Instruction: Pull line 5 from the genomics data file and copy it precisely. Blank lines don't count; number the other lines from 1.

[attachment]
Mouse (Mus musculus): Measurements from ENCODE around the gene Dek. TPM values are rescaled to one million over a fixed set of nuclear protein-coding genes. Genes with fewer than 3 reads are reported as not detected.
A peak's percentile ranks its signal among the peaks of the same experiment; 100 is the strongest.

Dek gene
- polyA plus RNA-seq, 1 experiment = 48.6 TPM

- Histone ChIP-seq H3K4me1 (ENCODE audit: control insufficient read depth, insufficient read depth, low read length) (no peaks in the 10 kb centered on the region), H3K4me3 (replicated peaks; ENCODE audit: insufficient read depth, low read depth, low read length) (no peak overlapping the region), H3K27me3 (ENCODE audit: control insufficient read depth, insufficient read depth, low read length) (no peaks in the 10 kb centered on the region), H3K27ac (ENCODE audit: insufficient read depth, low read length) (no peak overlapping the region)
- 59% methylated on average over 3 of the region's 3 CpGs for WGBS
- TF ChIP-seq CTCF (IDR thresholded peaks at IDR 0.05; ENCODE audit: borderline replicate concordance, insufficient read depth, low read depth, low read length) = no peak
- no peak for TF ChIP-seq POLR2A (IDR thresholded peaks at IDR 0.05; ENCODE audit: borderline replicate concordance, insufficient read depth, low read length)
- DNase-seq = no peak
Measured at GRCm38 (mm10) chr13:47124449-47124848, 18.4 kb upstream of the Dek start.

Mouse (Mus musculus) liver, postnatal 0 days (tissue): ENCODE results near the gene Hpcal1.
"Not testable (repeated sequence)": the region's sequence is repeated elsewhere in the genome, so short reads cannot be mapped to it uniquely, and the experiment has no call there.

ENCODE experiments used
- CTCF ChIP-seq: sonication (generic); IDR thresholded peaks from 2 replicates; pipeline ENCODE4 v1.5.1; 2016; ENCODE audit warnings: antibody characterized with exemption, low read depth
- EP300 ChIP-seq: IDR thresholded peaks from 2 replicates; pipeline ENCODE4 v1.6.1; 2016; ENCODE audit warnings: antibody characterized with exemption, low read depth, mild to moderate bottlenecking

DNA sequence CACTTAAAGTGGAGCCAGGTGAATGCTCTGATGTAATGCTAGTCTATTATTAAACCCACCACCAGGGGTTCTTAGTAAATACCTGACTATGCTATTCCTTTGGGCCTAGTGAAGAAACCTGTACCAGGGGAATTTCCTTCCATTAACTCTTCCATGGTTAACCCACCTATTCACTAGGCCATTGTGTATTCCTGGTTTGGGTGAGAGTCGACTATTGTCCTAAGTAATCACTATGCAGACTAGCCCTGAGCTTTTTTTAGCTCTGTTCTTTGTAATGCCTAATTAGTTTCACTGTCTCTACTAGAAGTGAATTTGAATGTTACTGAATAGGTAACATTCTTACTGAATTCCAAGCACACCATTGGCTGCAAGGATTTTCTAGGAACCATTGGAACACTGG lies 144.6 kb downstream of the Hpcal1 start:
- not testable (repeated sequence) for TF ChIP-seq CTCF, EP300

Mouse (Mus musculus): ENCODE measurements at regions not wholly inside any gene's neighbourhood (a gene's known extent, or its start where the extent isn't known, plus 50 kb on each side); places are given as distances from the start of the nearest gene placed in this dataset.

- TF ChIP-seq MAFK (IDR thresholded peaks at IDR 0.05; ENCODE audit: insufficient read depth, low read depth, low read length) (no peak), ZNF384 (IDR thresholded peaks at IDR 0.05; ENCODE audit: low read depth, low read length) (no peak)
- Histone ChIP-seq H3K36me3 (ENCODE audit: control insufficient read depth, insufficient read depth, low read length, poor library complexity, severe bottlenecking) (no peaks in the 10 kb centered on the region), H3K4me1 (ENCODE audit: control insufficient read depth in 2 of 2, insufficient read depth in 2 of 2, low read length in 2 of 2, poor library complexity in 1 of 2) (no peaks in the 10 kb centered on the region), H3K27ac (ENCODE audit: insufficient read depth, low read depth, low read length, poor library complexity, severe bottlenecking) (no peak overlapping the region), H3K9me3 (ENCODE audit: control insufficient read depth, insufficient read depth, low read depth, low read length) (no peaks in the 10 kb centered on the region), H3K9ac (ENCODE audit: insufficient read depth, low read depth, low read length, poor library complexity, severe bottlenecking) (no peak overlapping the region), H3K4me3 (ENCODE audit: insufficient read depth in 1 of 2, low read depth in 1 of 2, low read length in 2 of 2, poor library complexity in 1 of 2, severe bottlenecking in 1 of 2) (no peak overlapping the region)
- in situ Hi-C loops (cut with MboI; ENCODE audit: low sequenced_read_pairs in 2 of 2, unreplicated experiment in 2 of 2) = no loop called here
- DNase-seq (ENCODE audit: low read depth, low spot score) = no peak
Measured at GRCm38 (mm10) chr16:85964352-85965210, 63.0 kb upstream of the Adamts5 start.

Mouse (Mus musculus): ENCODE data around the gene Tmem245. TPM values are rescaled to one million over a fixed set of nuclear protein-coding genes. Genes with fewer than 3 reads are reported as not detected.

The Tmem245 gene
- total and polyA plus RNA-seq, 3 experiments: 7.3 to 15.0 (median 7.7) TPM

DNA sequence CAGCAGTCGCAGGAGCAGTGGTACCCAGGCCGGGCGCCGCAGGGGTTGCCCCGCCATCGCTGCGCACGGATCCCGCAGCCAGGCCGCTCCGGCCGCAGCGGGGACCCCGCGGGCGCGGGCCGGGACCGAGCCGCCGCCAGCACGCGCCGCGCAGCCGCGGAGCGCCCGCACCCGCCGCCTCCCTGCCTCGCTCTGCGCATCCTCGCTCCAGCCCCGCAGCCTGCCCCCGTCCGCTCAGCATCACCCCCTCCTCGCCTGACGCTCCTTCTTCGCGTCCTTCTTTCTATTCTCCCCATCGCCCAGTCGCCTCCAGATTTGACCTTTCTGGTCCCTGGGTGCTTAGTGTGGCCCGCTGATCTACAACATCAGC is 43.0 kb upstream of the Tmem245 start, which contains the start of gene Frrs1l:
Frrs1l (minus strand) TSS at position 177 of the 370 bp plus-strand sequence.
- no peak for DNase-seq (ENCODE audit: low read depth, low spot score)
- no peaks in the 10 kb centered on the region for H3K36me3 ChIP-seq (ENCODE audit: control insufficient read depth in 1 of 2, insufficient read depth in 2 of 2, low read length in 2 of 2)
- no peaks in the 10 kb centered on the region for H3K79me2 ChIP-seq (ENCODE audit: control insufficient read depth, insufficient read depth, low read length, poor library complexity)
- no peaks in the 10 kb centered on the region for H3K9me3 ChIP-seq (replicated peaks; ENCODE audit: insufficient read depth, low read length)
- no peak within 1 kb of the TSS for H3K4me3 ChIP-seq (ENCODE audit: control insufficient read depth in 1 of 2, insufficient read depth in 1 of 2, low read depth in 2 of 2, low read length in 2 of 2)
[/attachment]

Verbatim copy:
- Histone ChIP-seq H3K4me1 (ENCODE audit: control insufficient read depth, insufficient read depth, low read length) (no peaks in the 10 kb centered on the region), H3K4me3 (replicated peaks; ENCODE audit: insufficient read depth, low read depth, low read length) (no peak overlapping the region), H3K27me3 (ENCODE audit: control insufficient read depth, insufficient read depth, low read length) (no peaks in the 10 kb centered on the region), H3K27ac (ENCODE audit: insufficient read depth, low read length) (no peak overlapping the region)